Understanding how the Value Added Tax (VAT) affects your purchase in Switzerland is incredibly important to figure out the price you are going to pay for your watch.
VAT in Switzerland is a standard rate of 7.7%, however, if you are a non-resident and over the age of 18, you can claim a refund on any purchases over the value of 300 Swiss Francs (Approx $350 USD).
So if you have paid over 300 Swiss Francs and have your receipt you are able to claim back the VAT on your product, on the caveat that it is exported from the country within 30 days.
To put this into context, let us say your watch comes to 10,000 Swiss Francs you will get around 770 back ($850 USD).
VAT rates differ massively in different countries so this is certainly a factor that you should consider, especially when countries like Switzerland have the tourist VAT scheme.
Scandinavia for instance is known for its 25% VAT, despite this, they are often popular for watches too.
This is a factor that can drastically affect the price you end up paying.
Despite what a lot of people think, Switzerland does not use the Euro and is not part of the European Union, instead, they operate as a single market.
So, you need to pick a time where your home currency is performing well against the Swiss Franc. They are a lot more self-reliant, but because of this, the Franc fluctuates a lot more than a multi-country currency, such as the Euro.
Picking a time to get your watch when the Franc is performing well is a sure-fire way to spend more money on your watch when buying it in Switzerland.
Customs & Duty Tax
Having to deal with customs officers can be a tricky situation, and in some countries, you can face big penalties and fines if you are not forthcoming with information about your purchases.
The rule of thumb is to always declare your foreign purchases especially if they are high-ticket items such as watches or jewelry.
Each country has its own rules on declaration. Often when you are returning home many countries will want to know what you have bought and the exact value of those items. This includes airport purchases and even gifts in most instances.
A lot of people make the mistake that by buying items abroad they avoid having to pay any customs, when in fact that is not the case. Customs duty is often payable upon re-entry to your home country
Customs officers are trained to spot and notice recent purchases so don’t think you will get away with it. You will just cause yourself more trouble and cost down the line.
Cost of a Trip
As simple a factor as this may seem, it is an incredibly important one. People tend to forget when they plan a trip to Switzerland to get a watch that you should include the amount of the flight in your final purchase cost. Read more tips about traveling with watches.
Although it is unlikely you will just go to a watch shop and turn around and fly home, even if you did that would be a price associated.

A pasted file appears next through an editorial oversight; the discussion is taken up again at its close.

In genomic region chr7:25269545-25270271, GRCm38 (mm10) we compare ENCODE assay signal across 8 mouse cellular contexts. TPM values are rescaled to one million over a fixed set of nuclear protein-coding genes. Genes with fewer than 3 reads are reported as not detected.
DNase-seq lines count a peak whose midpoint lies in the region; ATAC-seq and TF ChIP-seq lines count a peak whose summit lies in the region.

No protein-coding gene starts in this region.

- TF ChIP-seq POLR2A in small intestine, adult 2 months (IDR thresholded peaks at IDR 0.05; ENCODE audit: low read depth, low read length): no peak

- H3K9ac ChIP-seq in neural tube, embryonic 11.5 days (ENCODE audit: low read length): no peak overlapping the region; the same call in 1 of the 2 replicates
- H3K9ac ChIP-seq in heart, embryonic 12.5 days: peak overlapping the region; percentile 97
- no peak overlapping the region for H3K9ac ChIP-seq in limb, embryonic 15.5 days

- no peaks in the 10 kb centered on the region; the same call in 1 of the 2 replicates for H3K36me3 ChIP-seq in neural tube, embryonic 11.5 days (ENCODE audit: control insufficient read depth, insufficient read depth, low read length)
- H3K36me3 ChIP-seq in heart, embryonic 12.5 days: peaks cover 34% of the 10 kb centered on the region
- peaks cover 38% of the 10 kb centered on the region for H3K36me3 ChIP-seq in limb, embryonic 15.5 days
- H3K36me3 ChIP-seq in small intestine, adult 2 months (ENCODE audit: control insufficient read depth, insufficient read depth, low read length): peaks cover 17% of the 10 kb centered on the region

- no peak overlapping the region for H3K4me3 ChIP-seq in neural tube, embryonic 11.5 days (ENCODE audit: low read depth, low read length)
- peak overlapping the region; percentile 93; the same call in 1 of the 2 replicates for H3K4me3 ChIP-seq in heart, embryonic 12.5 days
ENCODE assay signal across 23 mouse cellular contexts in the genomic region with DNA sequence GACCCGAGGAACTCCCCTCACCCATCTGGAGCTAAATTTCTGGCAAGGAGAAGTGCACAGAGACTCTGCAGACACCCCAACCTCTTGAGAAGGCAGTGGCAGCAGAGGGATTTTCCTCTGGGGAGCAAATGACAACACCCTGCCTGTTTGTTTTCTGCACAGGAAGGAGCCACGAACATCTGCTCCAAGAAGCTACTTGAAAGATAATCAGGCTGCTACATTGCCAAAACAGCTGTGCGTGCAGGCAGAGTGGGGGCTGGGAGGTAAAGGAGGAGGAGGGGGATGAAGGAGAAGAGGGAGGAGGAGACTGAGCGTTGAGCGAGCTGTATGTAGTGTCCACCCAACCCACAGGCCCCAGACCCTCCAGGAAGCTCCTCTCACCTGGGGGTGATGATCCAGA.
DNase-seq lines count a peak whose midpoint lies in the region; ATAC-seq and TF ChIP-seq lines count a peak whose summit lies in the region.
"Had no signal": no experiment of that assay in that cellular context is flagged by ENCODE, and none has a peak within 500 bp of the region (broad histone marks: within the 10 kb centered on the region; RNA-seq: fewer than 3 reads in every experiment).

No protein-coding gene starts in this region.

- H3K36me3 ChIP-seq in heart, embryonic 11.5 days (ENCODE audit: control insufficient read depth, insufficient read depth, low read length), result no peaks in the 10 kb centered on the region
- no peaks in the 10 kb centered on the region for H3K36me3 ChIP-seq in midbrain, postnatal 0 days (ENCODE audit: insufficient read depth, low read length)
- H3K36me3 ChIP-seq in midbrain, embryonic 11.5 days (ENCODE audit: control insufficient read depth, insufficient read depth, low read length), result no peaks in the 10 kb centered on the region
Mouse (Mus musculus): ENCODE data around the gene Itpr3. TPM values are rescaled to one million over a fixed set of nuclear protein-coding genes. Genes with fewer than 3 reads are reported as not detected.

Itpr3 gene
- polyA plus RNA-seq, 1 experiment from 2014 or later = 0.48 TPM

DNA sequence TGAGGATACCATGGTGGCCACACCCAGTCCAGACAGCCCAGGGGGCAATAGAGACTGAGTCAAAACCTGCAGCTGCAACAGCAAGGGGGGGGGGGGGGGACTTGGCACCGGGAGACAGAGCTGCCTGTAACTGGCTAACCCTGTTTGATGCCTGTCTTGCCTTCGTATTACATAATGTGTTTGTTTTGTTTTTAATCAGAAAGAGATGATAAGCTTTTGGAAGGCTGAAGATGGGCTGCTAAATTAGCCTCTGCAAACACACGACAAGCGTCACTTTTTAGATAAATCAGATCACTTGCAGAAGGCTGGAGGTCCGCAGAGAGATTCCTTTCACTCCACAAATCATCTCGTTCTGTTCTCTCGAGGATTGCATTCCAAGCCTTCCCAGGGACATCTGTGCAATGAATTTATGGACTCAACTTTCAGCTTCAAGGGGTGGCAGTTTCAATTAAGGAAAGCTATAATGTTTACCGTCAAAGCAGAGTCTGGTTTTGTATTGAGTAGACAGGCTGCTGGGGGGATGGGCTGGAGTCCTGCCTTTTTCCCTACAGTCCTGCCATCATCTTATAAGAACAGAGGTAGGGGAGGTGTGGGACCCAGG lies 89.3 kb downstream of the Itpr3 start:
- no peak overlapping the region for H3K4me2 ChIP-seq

Most people however will tie it into a trip, and if you are including your hotel costs, food, and transportation, then you are spending a lot more on a watch.
This point could be debated, but as we are talking watch cost, then these are certainly gravitational factors that could indirectly raise the cost of your new Swiss timepiece.
Other Factors to Consider
Some more factors that you may want to think about are as follows:
- Brand of Watch – some price match across all markets and some vary from country to country, depending on a range of factors.
- Limited Editions – needless to say, if a watch is a limited edition or special piece then the price will be significantly higher, regardless of where you get it.
- Legality – each country has its own set of rules and border restrictions, so be careful and always research before importing or exporting watches.
- World Economy – depending on the circumstances it may be cheaper or more expensive to buy a watch, so take note of what is happening globally.
- Value Retention – Some watch brands hold their value better over time than others.
Are Watches Cheaper In Switzerland? A Summary
As we have seen, there is a whole range of factors that affect the prices of your potential Swiss timepieces.
Understanding the variables that will affect your spending and overall costs is incredibly important to buying a Swiss watch in Switzerland.
The oversimplification is that if you have done your research and pick the right models, you will be able to get a better deal on your Swiss watch if you buy it in Switzerland. But you could easily pay more if you do not time your trip correctly, or exchange rates are in a state of flux.
Making a luxury watch purchase is not something that should be done lightly and understanding the various conditions and factors will allow you to make the best buying decision for you.